The U.S. Army’s third annual sustainability report shows a 17.2 percent reduction in accidental military fatalities, and a 12.6 percent decrease in civilian lost time and fatal claims during fiscal 2009.
Covering fiscal 2009, the report documents successes and improvements in the Army sustainability areas of human capital, training and operations, materiel and acquisitions, services and infrastructure.
Released by the Assistant Secretary of the Army for Installations, Energy and Environment, the report is a key component in publicly communicating Army sustainability initiatives and accomplishments by providing an overview of Army operations and presenting a quantitative and qualitative assessment of Army progress according to Global Reporting Initiative framework and other sustainability indicators. The report also begins publically communicating the Army’s progress in implementing presidential Executive Order 13514 -- Leadership in Environmental, Energy, and Economic Performance. The Army is the first department in the Federal government to align GRI and EO 13514 reporting.
In releasing the report, Assistant Secretary of the Army for Installations, Energy and Environment Katherine Hammack said the report will serve as a road map to relate ongoing and new sustainability efforts. “The Army Sustainability Report highlights our actions and accomplishments. To accelerate our progress, the Army's senior leadership initiated a comprehensive sustainability campaign plan to institutionalize sustainability throughout the Army’s core enterprises: human capital; training and operations; materiel and acquisitions; and services and infrastructure.”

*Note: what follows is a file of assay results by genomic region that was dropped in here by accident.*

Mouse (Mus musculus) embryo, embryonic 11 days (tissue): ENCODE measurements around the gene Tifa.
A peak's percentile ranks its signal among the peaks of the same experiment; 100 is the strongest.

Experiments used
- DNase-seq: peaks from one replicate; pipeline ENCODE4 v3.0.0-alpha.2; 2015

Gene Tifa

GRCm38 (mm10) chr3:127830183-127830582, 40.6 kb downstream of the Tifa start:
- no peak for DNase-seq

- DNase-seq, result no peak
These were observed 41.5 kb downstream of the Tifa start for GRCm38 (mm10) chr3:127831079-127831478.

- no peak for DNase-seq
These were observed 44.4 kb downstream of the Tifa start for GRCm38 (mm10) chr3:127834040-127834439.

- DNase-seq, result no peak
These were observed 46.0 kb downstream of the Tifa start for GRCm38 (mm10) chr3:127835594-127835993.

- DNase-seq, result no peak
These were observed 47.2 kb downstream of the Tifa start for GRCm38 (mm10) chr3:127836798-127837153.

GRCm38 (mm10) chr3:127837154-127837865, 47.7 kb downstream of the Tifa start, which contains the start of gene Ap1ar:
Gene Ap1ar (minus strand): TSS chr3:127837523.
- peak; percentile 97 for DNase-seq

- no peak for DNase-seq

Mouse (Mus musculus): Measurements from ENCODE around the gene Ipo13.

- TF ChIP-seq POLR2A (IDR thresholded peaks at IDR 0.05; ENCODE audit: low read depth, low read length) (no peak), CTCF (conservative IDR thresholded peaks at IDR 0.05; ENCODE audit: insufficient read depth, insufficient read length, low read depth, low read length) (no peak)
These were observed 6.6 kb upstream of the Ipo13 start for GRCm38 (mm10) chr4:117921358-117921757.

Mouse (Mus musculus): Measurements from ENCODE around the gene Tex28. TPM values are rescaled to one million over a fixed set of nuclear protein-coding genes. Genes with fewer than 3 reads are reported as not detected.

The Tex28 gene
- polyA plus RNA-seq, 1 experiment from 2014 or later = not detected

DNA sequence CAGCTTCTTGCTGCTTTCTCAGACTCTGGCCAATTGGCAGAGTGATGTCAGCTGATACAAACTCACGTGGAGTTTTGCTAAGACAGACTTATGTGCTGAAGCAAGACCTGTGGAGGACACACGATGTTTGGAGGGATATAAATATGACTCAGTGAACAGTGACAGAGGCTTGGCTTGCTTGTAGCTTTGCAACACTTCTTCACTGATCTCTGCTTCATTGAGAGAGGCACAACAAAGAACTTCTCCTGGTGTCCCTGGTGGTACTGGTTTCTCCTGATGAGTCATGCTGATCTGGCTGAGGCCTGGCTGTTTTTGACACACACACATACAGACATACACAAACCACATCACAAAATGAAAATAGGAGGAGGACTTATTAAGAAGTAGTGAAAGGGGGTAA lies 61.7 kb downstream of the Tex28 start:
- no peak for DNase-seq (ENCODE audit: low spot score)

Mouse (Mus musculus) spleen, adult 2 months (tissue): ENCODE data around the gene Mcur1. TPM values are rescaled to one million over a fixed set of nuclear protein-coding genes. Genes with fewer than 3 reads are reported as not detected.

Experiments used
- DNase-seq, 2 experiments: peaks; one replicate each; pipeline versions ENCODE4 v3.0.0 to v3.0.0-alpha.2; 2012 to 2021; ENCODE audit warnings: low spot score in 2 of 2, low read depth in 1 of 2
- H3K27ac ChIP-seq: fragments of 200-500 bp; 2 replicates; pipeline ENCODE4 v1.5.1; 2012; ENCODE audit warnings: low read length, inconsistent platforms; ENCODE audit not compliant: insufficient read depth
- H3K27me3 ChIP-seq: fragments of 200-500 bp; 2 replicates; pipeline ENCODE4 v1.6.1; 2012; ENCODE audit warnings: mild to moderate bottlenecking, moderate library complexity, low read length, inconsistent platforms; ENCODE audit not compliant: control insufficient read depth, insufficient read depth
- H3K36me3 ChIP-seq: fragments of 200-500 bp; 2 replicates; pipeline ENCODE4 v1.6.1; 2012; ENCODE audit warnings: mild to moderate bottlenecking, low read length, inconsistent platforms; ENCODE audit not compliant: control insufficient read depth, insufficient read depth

She noted the report is oriented to these four tenets of sustainability. Each section of the report addresses topics of note, reports on EO 13514, DoD and Army sustainability metrics and highlights successes. The successes span the sustainability spectrum from reduced accidents to increased recycling, quality of life improvements, and increased cooperation with communities.
The report shows that the Army built 127 new Child Development Centers and 23 new Youth Centers between fiscal 2008 -- 2009 in support of soldier and family quality of life. Operating hours at these and similar facilities were also extended. The number of supporting communities signing community covenant support agreements increased by 297 percent with 338 covenants in place at the end of fiscal 2009, up from only 85 at the end of fiscal 2008.
In 2009, the Army reduced hazardous waste disposal by 28.4 percent, compared to calendar year 2008. The recycling rate for solid waste and construction demolition debris increased from 58 percent in fiscal 2008 to 60 percent in 2009. New environmental enforcement actions were reduced by 42.3 percent with only 75 new actions received in fiscal 2009 as compared to 130 new actions the year before.
The number of acres protected by the Army compatible use buffer partnerships increased by 120,607; a 25.3 percent increase from fiscal 2008.
“Our plan is to appropriately manage our natural resources with a goal of net zero to ensure success of our primary mission of securing, protecting, and defending this Nation, while reducing costs and sustaining or increasing overall performance,” Hammack said. She noted an increase in number of installations having strategic sustainability plans, or having integrated sustainability considerations into their Installation Strategic Plan, saying 30 installations have plans in place, a 42.9 percent increase when compared to 21 installations at end of fiscal 2008.
The full report can be found at http://usarmy.vo.llnwd.net/e2/c/downloads/222038.pdf .